Irish homes emit 60% more carbon than the European average, the worst in the EU, with the country’s over-reliance on coal, peat, and oil partly blamed for the figures, writes Ruth Dorris.
Energy use here is mostly for room-heating and water-heating, according to the Sustainable Energy Authority of Ireland (SEAI) report.
As countries marked Earth Day yesterday, we look at two Irish companies that offer households simple, low-cost solutions for reducing their carbon emissions and making savings on their energy bills.
Heat Hero is an innovative solution to sluggish solid-fuel heating systems. It boosts their performance by 30%.
Art McArdle, who developed the system, estimates that 300,000 houses in Ireland use fossil fuels, such as coal and turf, as the main source of heating and cooking.
He says that while solid fuel is very efficient, weak heating systems can reduce the efficiency by almost a third.
A plumber by trade, Mr McArdle began investigating solutions to make solid-fuel systems more efficient when he built his own house, six years ago.
Heat Hero is a patented product. It creates pressure and strong circulation in an open-vented heating system, allowing any solid-fuel boiler to improve its performance, he says.
And they don’t have to burn as much coal or turf, and they can get away with burning sticks, which is far cleaner. Heat Hero costs €280, plus the plumber’s charge for installation, which Mr McArdle says will be paid back in one year.
“What we’ve done is we have recognised the flaw in heating systems, and Heat Hero fixes it for good.”
Launched in late 2015, by Mr McArdle and his wife, Adrienne, Heat Hero won the SEAI’s Best Innovative Product award in 2016.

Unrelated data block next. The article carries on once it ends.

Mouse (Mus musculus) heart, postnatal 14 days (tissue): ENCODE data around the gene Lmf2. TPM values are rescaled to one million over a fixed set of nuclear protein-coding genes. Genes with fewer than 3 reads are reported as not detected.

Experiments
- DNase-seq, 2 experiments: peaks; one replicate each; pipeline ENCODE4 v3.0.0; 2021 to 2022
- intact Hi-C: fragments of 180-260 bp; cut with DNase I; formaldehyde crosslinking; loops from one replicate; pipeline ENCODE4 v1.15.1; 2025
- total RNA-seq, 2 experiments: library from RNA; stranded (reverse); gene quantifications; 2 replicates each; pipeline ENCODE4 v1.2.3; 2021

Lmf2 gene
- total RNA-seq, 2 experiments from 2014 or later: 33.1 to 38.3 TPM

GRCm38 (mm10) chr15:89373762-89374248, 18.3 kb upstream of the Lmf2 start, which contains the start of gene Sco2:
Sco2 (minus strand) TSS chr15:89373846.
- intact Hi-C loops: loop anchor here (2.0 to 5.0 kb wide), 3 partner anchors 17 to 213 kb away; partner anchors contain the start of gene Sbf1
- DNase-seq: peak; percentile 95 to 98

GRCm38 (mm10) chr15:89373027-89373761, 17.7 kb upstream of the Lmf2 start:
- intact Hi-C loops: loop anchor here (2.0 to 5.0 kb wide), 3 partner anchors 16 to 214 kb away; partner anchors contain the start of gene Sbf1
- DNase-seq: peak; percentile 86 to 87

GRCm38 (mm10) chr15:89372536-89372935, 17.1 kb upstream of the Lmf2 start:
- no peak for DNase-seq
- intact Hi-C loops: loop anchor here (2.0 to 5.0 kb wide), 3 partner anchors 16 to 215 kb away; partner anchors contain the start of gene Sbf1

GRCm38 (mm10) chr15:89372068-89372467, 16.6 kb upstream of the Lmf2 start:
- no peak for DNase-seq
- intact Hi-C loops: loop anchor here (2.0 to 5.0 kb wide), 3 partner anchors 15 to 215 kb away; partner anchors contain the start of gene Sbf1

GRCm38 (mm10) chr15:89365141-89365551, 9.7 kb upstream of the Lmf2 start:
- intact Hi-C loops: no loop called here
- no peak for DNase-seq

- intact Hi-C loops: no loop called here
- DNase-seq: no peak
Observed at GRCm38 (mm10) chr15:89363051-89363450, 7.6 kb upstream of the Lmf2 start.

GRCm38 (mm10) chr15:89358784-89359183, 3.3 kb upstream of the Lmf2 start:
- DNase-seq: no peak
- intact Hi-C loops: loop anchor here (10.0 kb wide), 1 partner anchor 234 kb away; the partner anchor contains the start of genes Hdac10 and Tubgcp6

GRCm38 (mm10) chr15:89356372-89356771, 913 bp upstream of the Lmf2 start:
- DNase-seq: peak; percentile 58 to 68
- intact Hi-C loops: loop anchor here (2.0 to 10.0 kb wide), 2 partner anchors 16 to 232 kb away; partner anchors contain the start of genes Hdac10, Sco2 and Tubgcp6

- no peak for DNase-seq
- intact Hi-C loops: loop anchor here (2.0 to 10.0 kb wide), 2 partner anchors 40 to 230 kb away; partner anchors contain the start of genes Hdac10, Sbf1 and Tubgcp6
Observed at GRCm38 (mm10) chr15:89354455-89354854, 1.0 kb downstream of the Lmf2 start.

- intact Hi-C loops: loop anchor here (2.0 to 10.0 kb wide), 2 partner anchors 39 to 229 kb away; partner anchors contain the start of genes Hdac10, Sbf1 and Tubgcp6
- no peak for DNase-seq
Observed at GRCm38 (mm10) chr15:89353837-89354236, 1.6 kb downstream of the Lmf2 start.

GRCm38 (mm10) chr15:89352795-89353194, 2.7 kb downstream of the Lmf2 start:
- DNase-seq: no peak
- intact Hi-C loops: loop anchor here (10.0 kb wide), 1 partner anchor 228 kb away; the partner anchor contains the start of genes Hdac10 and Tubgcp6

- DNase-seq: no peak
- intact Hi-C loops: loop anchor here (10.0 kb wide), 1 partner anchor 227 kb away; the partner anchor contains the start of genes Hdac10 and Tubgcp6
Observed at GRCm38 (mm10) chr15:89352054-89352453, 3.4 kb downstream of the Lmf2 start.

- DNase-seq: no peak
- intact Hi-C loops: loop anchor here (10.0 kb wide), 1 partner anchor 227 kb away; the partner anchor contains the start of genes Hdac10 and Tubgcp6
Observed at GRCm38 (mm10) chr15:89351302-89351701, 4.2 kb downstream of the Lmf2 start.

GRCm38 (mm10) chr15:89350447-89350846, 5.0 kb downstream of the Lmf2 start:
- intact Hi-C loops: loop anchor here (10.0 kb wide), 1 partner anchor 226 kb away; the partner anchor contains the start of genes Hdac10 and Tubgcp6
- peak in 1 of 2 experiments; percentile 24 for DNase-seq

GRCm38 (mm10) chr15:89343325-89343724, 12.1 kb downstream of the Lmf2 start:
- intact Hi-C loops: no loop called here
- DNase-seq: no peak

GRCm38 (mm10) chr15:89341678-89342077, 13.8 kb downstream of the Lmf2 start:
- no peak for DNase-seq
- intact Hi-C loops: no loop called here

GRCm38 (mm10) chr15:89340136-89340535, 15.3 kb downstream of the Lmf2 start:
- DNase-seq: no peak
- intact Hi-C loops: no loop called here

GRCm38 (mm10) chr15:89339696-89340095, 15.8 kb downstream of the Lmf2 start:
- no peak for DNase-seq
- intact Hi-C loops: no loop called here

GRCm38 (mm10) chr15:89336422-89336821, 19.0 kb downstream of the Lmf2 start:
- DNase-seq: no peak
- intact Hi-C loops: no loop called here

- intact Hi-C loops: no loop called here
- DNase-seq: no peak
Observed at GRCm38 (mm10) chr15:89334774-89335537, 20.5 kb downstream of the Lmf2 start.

The product is available in 250 hardware stores around Ireland and is recommended by Waterford Stanley and Blacksmith Stoves. In the UK, Heat Hero is listed on the website of its solid-fuel regulatory body. The next step
for the McArdles is to expand into the European market and into the US.
While improving the efficiency of heating systems will improve carbon emissions figures, another solution is for homes to better-manage and monitor their energy consumption.
This is where Smartzone comes in. It seamlessly connects all the devices in the home, and works with an app to monitor and control heating, security, and lighting.
Using the Smartzone app, householders can control their home-heating and hot water via their phone, thereby saving up to €300 on energy bills, says Justin McInerney, founder and CEO of Accuflow, which makes Smartzone.
The Smartzone system divides the home into three zones, so each zone - downstairs, upstairs, and hot water - can be controlled separately from the app.
Most homes have no heating controls, with heating operated by pushing a button to turn it on and off.
Smartzone, which has partnered with Alarm.com, allows heating to be timed and temperature-controlled.
The SEAI offers a grant of €700 to householders to upgrade their heating systems. Smartzone will submit the paperwork for the customer, leaving €249 to be paid for installing the system.
For the energy-only system, a yearly service charge of €59 applies, while householders who want the complete system, including 24-7 monitored security, pay a monthly charge of €29.99.
“It tells you how much energy you’re consuming; it helps you control it. You can turn on and off the heating remotely, and you can set the programming,” he says.
Commenting on the recent report on carbon emissions, Mr McInerney says that 1.4m homes in Ireland need an energy-efficiency upgrade.
He says while the ideal solution is for many homes to undergo costly insulation upgrades, an immediate, low-cost solution is to install a system like Smartzone to help householders reduce energy consumption.